Search for alternatives for Europe-Asia rail corridor has begun, where Turkey remains the only on-land alternative.
The rail traffic between Europe and Asia, using the route via Russia has been dramatically dropped as several European forwarder companies stopped using it. Shanghai Express, organizing cargo trains on this corridor, reported that trafic has been almost halved in last 3 weeks. Some European forwarders informed their clients that they stopped using trains via Russia and are checking alternative solutions via Turkey and Caucasus.
The alternatives on rail avoiding Russia are not that many: Either using rail service via Turkey crossing Marmaray tunnel and Baku-Tbilisi-Kars railway or using ferry/vessel connections on Black Sea via Georgia.
As most of the projects on rail stretch at Turkey, including Marmaray, Ankara pass and Georgia rail connection had been completed, Turkey has started offering transit rail service without any interruption. This line has already been tested a couple of times for China-Europe loads succesfully.
But the harder question is still to be answered: Considering the huge volumes on rail between Europe and China, which reached around 1.5 million TEU last year, in other words 15000 trains per year or 40 full trains every day, how much of this traffic can be shifted?
Currently, the rail traffic between Turkey and Europe is being done on a single-track line where some part of it is not signalized. The line can host at most 6 trains per direction per day on this route, almost completely being used by container trains to Europe. When the the signalization works on Halkali-Cerkezkoy section are completed, the capacity is expected to reach to about 20 trains per direction per day.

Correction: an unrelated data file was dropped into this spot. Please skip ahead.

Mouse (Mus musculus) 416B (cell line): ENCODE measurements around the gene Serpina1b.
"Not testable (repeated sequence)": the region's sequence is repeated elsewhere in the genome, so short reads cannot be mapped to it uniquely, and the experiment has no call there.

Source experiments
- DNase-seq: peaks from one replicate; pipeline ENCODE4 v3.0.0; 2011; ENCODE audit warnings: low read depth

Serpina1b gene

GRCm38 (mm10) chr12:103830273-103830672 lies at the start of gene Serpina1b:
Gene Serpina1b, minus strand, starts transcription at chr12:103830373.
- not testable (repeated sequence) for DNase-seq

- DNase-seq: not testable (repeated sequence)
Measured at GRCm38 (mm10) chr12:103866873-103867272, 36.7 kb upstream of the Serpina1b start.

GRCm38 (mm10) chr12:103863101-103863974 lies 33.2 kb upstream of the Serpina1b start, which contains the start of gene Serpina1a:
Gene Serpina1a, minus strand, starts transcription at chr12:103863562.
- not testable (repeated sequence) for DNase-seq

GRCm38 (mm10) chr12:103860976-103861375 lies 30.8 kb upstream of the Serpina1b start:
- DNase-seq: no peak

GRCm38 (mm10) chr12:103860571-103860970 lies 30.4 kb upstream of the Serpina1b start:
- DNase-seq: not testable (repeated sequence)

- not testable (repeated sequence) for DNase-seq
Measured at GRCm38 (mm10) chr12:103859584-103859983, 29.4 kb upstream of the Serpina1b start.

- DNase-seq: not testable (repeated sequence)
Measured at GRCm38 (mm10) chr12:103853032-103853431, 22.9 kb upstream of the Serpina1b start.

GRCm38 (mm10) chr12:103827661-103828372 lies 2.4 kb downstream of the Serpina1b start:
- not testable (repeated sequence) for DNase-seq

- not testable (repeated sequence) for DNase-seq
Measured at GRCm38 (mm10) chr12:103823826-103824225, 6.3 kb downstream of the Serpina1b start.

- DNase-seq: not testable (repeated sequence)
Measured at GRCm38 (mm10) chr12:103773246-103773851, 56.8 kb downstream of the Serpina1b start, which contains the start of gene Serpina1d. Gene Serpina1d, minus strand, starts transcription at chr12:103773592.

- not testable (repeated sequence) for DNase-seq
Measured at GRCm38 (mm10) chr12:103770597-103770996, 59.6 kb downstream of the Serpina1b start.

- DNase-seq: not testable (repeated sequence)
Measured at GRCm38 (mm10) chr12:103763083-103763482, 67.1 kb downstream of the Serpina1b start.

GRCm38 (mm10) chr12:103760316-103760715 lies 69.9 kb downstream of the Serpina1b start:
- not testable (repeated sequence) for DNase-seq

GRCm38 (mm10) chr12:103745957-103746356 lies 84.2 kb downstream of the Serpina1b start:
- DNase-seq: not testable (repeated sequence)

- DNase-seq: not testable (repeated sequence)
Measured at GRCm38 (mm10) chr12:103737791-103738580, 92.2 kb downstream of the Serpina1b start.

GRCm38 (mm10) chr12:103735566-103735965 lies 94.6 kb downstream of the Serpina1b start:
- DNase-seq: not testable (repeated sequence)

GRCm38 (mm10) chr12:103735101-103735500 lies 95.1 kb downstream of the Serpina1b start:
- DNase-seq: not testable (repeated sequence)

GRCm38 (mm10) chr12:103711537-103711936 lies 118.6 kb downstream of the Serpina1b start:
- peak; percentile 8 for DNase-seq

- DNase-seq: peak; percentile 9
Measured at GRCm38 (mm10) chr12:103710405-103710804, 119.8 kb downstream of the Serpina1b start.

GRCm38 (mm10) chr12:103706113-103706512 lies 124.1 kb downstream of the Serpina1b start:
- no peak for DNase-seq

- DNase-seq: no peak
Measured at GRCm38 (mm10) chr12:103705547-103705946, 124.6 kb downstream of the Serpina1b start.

Next section to be considered is crossing Istanbul using Marmaray rail tunnel under Bosphorus. Cargo trains are only allowed after midnight at Marmaray Tunnel. In first 18 months after opening, 1300 cargo trains crossed tunnel. Tunnel has a max capacity of 21 trains in each direction after midnight.
The railway section from Istanbul to Sivas via Ankara is completely signalized, mainly used by freight trains since passengers use HSTs on separate tracks, thus is ready to offer needed capacity.
On the other hand, the rest of the rail corridor to Georgia, line between Divrigi at Central Anatolia and Kars near border Georgian border is likely to determine the limits of transit traffic to Central Asia and China. This 500-km-long section is single track stretch without signalization which can offer max daily capacity of 7 trains per direction.
Turkey has been expressing its interest in getting share from China-Europe traffic. Last month, Minister of Transport, Mr Karaismailoglu, had stated that short-term target is to run 100 trains per year on this route, where middle-term is 200 and long-term is 1500 trains. Even the long-term target means only 10% of total traffic between China and Europe, thus Turkey is likely to face that this much demand quite earlier.
Cover photo: TCDD Tasimacilik©
Categories: Rail Freight